Supported by resilient demand for Mercedes-Benz vehicles and strong cash reserves, Daimler AG may be better poised to recover from a sell-off of European vehicle stocks than Renault SA during the recent equity slouch.
According to analysts and investors, high-end vehicle manufacturers like Volkswagen AG's Audi, BMW AG and Mercedes tend to be more resistant to downturns compared to the automakers of mass-market units such as Fiat S.p.A. and Renault due to the fact that wealthy customers still have money despite a slow economy.
Fund manager Juergen Meyer at SEB Asset Management in Frankfurt commented that German luxury vehicle manufacturers are “by far the best bet." He also added that the most stable investment havens are Porsche, Mercedes, Audi and BMW, stating that he continues to be “very relaxed" about the prospects for the biggest premium vehicle makers.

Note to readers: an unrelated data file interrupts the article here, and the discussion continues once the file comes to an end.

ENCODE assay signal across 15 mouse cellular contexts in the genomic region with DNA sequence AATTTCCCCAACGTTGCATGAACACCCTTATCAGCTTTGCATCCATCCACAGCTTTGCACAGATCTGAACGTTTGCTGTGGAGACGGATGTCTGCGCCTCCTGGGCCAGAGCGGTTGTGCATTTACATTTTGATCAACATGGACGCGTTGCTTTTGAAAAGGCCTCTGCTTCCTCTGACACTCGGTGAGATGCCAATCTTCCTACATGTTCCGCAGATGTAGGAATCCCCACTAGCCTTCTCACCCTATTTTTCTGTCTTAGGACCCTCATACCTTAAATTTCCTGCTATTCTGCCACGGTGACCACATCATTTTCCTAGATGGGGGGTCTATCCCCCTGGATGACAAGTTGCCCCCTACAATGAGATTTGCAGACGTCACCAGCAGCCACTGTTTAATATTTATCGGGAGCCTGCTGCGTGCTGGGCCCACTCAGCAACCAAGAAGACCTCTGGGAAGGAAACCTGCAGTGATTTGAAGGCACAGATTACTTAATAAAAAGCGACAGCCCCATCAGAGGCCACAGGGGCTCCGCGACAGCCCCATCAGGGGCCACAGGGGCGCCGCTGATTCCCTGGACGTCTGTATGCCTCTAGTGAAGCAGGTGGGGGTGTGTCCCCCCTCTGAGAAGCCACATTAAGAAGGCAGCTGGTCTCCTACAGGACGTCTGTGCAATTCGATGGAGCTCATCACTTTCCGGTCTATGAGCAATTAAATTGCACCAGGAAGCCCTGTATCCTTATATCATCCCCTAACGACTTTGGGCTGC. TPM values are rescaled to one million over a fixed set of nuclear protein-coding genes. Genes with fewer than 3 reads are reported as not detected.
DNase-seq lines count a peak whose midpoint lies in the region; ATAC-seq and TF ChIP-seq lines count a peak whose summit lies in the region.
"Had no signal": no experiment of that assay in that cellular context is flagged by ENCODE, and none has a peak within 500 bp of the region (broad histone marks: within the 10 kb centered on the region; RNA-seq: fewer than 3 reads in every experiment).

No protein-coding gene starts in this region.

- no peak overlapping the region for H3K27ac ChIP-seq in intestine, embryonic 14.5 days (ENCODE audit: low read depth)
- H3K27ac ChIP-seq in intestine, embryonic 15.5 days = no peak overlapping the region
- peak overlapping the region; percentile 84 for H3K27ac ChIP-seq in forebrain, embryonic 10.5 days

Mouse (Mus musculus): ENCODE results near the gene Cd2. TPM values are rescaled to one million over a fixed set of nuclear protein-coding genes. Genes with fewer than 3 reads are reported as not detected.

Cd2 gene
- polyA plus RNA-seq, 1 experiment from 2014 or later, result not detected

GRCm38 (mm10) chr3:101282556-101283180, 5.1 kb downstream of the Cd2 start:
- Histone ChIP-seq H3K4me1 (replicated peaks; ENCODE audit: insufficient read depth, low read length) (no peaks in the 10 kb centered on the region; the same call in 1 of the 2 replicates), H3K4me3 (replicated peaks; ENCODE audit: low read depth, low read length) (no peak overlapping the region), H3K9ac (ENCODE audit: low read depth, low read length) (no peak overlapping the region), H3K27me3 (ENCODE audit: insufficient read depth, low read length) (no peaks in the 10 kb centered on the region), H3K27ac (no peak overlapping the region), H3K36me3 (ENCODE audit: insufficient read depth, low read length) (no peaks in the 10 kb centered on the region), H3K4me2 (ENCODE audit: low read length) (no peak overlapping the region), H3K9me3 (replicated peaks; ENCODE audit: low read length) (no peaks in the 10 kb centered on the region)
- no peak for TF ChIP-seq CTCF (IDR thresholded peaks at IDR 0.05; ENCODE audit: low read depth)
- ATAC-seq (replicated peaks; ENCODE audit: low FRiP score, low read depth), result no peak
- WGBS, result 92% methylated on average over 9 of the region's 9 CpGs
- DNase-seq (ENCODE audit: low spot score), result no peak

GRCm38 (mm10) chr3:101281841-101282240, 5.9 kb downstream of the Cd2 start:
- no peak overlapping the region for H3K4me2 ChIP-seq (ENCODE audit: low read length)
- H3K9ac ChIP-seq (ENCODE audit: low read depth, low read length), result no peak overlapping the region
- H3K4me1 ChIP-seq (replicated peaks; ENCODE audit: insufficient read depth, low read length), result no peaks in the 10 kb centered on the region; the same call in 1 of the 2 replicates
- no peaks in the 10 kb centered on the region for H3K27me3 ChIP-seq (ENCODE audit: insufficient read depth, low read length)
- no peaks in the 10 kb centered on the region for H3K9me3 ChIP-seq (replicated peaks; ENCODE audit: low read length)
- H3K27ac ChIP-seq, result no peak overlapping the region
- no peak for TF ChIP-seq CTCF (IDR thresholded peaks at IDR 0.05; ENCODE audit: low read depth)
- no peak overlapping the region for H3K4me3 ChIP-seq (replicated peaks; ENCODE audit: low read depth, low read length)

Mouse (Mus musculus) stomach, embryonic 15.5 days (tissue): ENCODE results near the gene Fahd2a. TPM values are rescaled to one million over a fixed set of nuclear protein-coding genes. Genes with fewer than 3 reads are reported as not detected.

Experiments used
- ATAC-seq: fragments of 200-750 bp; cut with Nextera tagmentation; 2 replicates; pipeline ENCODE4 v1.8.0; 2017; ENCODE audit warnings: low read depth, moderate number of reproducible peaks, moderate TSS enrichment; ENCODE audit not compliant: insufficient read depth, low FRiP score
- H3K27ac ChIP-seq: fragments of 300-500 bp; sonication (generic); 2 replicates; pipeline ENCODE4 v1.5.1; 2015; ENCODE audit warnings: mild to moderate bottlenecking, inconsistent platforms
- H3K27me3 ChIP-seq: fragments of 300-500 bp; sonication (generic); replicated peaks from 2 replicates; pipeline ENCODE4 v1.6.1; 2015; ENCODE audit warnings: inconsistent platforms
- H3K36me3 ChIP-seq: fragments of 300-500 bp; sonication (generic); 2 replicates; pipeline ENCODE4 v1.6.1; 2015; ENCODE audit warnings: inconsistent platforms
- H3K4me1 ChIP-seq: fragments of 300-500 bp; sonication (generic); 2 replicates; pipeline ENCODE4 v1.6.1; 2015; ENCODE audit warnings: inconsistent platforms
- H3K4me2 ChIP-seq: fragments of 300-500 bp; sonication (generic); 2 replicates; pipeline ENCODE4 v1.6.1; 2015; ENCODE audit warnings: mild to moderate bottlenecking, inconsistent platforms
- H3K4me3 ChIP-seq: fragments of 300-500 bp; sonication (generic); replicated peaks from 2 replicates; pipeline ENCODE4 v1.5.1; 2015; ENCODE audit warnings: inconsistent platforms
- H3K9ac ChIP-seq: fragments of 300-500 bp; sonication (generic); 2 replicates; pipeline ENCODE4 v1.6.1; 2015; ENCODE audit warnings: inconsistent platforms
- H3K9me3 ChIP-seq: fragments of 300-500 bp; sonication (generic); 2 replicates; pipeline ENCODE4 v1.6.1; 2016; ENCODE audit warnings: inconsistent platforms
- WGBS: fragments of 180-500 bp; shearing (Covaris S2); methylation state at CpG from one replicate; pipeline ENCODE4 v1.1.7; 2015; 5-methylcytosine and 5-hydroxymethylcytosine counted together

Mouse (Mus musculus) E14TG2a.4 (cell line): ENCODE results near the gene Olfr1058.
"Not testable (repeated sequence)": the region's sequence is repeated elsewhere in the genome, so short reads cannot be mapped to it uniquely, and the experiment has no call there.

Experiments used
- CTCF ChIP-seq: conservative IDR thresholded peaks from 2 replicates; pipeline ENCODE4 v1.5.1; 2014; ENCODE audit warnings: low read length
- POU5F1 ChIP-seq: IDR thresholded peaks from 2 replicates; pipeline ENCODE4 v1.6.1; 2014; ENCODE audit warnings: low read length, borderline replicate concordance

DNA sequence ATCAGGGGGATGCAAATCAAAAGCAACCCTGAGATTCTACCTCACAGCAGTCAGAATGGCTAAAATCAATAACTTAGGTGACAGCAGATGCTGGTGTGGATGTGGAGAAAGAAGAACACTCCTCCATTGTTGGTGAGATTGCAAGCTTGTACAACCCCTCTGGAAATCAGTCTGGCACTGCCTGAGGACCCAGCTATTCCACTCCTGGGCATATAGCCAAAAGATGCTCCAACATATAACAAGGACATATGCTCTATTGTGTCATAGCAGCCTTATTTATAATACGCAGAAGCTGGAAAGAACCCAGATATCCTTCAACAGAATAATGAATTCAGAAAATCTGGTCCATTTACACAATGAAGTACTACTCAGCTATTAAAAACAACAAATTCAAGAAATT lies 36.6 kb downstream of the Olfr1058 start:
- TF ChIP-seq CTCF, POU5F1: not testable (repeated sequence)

Investors sold vehicle stocks as concern that a slowdown in the economy worldwide became worse after Standard & Poor's downgraded the credit rating of the U.S., and the European Central Bank began purchasing Spanish and Italian government bonds.
This month, the Euro Stoxx Automobile and Parts Index lost 40 billion euros ($57 billion), or 21 percent, of its value in the 14-member index's worst run since November 2008. Fiat, which is the Italy-based automaker controlling Chrysler Group, has led the decline of the sector with a 29 percent drop.
It is followed by Daimler's 26 percent decrease. Car manufacturers are closely tied to the economy due to the fact that people tend to set aside major purchases when they are worried about the future. For some investors, the declines turn the stocks attractive.